An Image to Remember

In 1992, the major comic book publishers of the day had no problem putting out a book with some cool new character or villain, if they could be convinced it would sell. As open as they were to taking that chance, those major publishers (you know which ones) were eager to the point of falling all over themselves to screw creators out of their intellectual property rights, stamp a logo on the characters that had been created for them, and forever make them corporate assets. For their creativity, ingenuity, and hard work the creators were shown the most meager form of gratitude imaginable; a paycheck. Not an extravagant one, mind you, just whatever the going rate was for illustrators, most of whom were (and really still are) contract hires. Certain rock stars could ask for more, but that was about it. If creators were going to maintain ownership of their creations, and have a say in the kinds of stories they would like to tell, something would happen to change. In 1992 a daring group of comic book illustrators were fed up enough with the comics publishing industry to split off and try something really bold, and things did change. Image Comics was born.

One of the launch titles of the fledgling publisher was a little book called Spawn (now up to issue 275) created by one of the comics’ industries most well-known madmen. It was violent, dark, and didn’t look like anything else on the shelves. I was instantly hooked. Now, it’s possible that my fondness for this book is colored somewhat by looking at it through nostalgia colored glasses. I hope that’s understandable. I was fifteen when I picked up that first issue, and was in the throes of teenaged rebellion, trying to prove I was my own person. In short, I was sure my parents wouldn’t approve (they didn’t). Even so, it remains enough of a favorite comic even today that I went back and reread a number of the first issues when they became available to borrow through Comixology Unlimited.

It was…very nineties…which is not bad, exactly, but comics have changed a lot in the last twenty five-years. In a lot of ways, Image was responsible for that change. In the books back then the pages have way, way more text than they do now. Female characters in the story are sexualized in a way that would get the creator excoriated on social media today. Remember, nothing like today’s internet existed twenty-five years ago, much less Twitter or Facebook, so publishers and creators were MUCH less accountable to their audience. The character designs themselves were something that would illicit no end of giggling today. Lots of spandex, big spikes, exaggerated pieces of armor (for the male characters, female characters were typically drawn going into battle wearing what amounted to sexy underwear), many times in interesting (though, in hindsight, pretty silly) asymmetric configurations. Then there’s the writing, oh the writing…hehhaha…I inserted that to convey that I’m struggling to write this with a straight face, forget trying to talk someone through it. To be clear, the writing wasn’t exactly bad, but it was very, very different. Many of the comics I’m reading now are telling the same stories I’ve read for years, but the writers are telling the stories with characters making fairly grounded, real-world, natural choices. There’s little in the way of melodrama. Spawn grabbed the drama throttle and put the afterburners on full blast.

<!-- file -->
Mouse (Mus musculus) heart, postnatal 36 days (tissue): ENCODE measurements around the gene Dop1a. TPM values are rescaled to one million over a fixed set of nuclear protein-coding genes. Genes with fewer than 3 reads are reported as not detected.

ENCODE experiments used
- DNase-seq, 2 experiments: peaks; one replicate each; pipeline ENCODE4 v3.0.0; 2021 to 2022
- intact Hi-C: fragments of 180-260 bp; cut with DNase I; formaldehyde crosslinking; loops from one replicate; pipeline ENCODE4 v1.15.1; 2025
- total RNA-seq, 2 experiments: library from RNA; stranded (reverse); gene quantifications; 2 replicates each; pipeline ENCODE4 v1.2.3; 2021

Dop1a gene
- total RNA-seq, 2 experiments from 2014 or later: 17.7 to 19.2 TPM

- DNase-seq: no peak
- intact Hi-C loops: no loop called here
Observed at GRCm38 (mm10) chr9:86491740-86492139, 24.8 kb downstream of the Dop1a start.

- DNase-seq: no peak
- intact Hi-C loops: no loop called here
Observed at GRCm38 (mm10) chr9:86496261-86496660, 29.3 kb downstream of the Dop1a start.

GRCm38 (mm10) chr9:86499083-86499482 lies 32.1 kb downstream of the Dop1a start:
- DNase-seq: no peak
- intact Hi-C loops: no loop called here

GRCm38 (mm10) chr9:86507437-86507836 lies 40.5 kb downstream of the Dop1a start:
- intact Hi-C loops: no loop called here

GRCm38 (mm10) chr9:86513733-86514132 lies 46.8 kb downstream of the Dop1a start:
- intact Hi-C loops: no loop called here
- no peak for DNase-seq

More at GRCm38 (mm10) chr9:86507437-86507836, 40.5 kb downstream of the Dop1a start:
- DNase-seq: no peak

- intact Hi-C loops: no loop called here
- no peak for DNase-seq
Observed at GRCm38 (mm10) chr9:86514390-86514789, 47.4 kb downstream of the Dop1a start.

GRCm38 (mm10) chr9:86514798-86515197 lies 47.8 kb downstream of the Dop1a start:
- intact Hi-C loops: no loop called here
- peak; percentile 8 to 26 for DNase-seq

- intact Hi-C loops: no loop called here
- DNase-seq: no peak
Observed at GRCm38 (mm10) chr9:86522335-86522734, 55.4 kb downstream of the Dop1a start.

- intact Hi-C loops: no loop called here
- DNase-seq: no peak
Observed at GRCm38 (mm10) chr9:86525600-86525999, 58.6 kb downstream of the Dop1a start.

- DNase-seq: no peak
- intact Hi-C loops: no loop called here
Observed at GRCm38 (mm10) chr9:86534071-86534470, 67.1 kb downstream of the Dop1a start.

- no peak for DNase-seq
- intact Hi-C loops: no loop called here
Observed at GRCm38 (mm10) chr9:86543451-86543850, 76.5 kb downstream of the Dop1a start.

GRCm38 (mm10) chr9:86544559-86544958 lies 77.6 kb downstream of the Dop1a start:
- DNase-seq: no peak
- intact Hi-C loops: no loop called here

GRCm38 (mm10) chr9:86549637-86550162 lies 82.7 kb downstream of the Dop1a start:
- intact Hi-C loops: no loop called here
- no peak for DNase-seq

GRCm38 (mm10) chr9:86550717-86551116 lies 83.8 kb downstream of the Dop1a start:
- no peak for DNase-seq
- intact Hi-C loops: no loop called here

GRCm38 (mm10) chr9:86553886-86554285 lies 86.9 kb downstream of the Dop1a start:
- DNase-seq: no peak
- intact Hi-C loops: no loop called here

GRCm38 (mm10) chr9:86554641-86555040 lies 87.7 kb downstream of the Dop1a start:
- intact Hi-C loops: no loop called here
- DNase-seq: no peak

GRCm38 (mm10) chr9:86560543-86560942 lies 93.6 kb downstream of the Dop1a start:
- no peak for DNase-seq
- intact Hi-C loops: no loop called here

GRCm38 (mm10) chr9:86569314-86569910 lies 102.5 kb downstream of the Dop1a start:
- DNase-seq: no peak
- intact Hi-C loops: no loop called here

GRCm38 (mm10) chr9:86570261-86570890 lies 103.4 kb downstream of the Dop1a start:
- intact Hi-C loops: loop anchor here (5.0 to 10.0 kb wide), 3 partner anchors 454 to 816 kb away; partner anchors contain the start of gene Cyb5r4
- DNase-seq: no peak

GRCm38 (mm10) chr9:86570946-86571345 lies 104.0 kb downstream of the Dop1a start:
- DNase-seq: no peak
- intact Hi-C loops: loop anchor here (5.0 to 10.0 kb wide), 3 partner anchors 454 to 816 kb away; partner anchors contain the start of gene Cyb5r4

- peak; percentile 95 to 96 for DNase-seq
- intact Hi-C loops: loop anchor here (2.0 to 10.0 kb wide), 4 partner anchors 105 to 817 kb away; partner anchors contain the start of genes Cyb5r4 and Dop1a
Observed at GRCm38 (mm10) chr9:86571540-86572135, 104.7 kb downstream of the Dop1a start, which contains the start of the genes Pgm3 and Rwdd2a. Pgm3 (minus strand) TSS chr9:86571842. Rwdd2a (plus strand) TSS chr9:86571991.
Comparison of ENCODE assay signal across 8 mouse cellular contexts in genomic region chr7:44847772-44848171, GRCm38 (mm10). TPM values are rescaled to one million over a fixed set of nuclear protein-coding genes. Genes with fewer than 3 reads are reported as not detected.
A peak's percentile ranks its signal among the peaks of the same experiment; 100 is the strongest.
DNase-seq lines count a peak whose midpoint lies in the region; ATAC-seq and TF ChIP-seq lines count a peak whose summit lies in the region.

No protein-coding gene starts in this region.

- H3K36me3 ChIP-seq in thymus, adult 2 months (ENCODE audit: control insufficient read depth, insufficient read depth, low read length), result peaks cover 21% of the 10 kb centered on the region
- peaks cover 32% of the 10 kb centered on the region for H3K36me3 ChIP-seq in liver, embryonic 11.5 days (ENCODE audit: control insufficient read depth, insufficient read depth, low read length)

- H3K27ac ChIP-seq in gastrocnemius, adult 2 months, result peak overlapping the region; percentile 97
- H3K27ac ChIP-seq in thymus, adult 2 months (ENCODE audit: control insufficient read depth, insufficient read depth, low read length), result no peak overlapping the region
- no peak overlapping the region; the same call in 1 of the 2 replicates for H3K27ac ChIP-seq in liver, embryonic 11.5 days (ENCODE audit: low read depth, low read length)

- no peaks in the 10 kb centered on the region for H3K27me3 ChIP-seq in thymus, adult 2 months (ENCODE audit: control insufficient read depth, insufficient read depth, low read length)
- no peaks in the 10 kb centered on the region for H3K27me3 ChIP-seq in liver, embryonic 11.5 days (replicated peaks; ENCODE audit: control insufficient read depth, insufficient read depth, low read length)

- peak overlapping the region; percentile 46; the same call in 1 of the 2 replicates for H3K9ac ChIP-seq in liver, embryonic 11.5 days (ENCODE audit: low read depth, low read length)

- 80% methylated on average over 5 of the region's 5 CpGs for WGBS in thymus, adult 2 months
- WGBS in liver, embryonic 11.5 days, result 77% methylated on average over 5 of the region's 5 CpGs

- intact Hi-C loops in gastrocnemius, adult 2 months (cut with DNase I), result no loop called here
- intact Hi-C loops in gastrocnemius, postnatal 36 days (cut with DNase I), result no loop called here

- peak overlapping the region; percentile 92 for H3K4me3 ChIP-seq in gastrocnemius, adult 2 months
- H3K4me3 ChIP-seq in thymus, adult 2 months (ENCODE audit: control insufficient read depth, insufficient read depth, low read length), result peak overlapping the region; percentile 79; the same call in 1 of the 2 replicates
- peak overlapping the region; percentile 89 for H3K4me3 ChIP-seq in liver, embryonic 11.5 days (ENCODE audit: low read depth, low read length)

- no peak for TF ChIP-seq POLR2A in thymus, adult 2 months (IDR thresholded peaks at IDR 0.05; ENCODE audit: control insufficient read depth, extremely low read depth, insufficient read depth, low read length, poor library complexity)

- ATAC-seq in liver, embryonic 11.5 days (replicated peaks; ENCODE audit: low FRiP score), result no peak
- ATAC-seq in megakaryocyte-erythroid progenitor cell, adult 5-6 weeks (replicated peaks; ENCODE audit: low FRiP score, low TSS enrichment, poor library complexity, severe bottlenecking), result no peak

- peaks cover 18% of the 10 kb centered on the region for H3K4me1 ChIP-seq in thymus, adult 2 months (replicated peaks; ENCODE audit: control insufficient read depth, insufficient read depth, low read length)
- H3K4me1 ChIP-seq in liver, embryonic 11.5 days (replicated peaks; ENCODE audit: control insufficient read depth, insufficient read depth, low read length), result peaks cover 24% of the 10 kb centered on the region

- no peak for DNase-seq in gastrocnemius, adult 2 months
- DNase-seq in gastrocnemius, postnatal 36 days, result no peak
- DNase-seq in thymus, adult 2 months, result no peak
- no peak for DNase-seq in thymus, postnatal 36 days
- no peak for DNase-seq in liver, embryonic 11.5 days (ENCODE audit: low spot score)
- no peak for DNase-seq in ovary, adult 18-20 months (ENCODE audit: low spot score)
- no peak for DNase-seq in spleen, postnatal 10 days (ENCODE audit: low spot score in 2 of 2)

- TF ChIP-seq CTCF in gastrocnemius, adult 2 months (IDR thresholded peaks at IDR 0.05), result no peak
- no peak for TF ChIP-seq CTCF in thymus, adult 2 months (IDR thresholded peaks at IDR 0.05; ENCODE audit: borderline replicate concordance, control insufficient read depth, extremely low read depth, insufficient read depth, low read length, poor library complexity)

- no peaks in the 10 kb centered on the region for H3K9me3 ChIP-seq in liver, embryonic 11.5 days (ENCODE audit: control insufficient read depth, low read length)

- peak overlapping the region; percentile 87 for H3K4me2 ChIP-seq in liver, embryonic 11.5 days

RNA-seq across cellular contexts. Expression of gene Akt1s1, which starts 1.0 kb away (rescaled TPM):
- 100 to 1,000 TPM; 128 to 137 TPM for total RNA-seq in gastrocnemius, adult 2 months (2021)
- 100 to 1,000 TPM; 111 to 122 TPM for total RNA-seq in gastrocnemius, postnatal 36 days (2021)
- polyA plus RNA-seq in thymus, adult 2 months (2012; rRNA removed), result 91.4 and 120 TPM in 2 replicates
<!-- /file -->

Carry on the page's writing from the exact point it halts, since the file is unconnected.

As I was reading this and chuckling at the same scenes that years, and years (and years) before had stunned me into slack-jawed wonder with the sheer force of their awesomeness, a thought occurred to me. What on earth would young adults today think of Spawn as he appeared in the nineties? On the heels of that thought I was struck with the giggles so hard I fell out of my chair and writhed on the floor until they stopped. In a world where it’s cool to hate things, everyone has an opinion, and they’re trying to one up each other on appearing to be disaffected and indifferent, all of the visual hyperbole that is Spawn would get treated…disdain just doesn’t do it justice.

Naturally, the next step was imagining Spawn himself when he inevitably decides “If you can’t beat ’em, join ’em.” McFarlane’s character is fun to draw to begin with. I could happily draw an entire sketchbook full of nothing but Spawn, with all of his chains, and the cape, and the weird green glowing power. As fun as that is, it’s hard to imagine any drawing unlocking my joy vault quite the same way as drawing Spawn with a handlebar mustache wearing skinny jeans.